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Genomics Inform > Volume 15(1); 2017 > Article
Rhee, Lee, Yang, Kim, and Yoon: DNA Methylation Profiles of Blood Cells Are Distinct between Early-Onset Obese and Control Individuals

Abstract

Obesity is a highly prevalent, chronic disorder that has been increasing in incidence in young patients. Both epigenetic and genetic aberrations may play a role in the pathogenesis of obesity. Therefore, in-depth epigenomic and genomic analyses will advance our understanding of the detailed molecular mechanisms underlying obesity and aid in the selection of potential biomarkers for obesity in youth. Here, we performed microarray-based DNA methylation and gene expression profiling of peripheral white blood cells obtained from six young, obese individuals and six healthy controls. We observed that the hierarchical clustering of DNA methylation, but not gene expression, clearly segregates the obese individuals from the controls, suggesting that the metabolic disturbance that occurs as a result of obesity at a young age may affect the DNA methylation of peripheral blood cells without accompanying transcriptional changes. To examine the genome-wide differences in the DNA methylation profiles of young obese and control individuals, we identified differentially methylated CpG sites and investigated their genomic and epigenomic contexts. The aberrant DNA methylation patterns in obese individuals can be summarized as relative gains and losses of DNA methylation in gene promoters and gene bodies, respectively. We also observed that the CpG islands of obese individuals are more susceptible to DNA methylation compared to controls. Our pilot study suggests that the genome-wide aberrant DNA methylation patterns of obese individuals may advance not only our understanding of the epigenomic pathogenesis but also early screening of obesity in youth.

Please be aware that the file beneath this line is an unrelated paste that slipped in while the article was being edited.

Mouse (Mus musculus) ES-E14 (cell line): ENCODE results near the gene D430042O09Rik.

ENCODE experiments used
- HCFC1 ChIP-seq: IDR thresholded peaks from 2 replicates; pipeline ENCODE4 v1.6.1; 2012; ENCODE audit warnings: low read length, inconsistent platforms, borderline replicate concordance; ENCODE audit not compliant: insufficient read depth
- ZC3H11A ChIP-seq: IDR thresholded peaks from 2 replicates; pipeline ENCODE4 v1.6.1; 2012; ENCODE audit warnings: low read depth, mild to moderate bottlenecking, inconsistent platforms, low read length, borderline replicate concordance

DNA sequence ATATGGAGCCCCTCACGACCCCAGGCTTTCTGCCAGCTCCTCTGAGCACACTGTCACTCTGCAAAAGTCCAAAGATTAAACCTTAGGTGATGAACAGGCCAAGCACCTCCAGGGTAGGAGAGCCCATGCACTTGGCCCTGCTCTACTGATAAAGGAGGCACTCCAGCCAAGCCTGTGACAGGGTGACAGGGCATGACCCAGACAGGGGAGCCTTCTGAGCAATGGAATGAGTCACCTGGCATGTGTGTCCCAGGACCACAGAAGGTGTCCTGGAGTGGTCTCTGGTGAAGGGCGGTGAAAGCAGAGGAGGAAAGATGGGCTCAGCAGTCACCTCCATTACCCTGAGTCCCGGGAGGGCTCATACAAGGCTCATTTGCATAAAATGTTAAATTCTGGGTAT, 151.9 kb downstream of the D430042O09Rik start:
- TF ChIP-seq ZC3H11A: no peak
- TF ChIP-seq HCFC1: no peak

Introduction

Obesity is a disorder defined by excessive adiposity. Given that approximately 3 million people die due to complications from being overweight each year worldwide, the steadily increasing number of overweight individuals will pose a major threat to public health [1]. Notably, the prevalence of obesity in children has increased in recent years, and addressing childhood obesity has become one of the major challenges in the field of public health.
In addition to a number of modifiable risk factors, including the social and cultural environment of an individual, certain genetic factors can contribute to an increased susceptibility to obesity. Genome-wide association studies have identified several candidate genomic variants on the LEP (leptin), IGF2, and POMC genes [2,3]. However, such variants are observed in only a minority of obese individuals, leaving a majority of obese people without the identification of causal genomic factors [4]. Moreover, some studies failed to identify a strong association between the development of obesity in children and in their parents [5,6]. Thus, the causal role of genetics in the etiology of childhood obesity is unclear, suggesting that non-genetic factors, including behavioral or environmental ones, should be taken into account.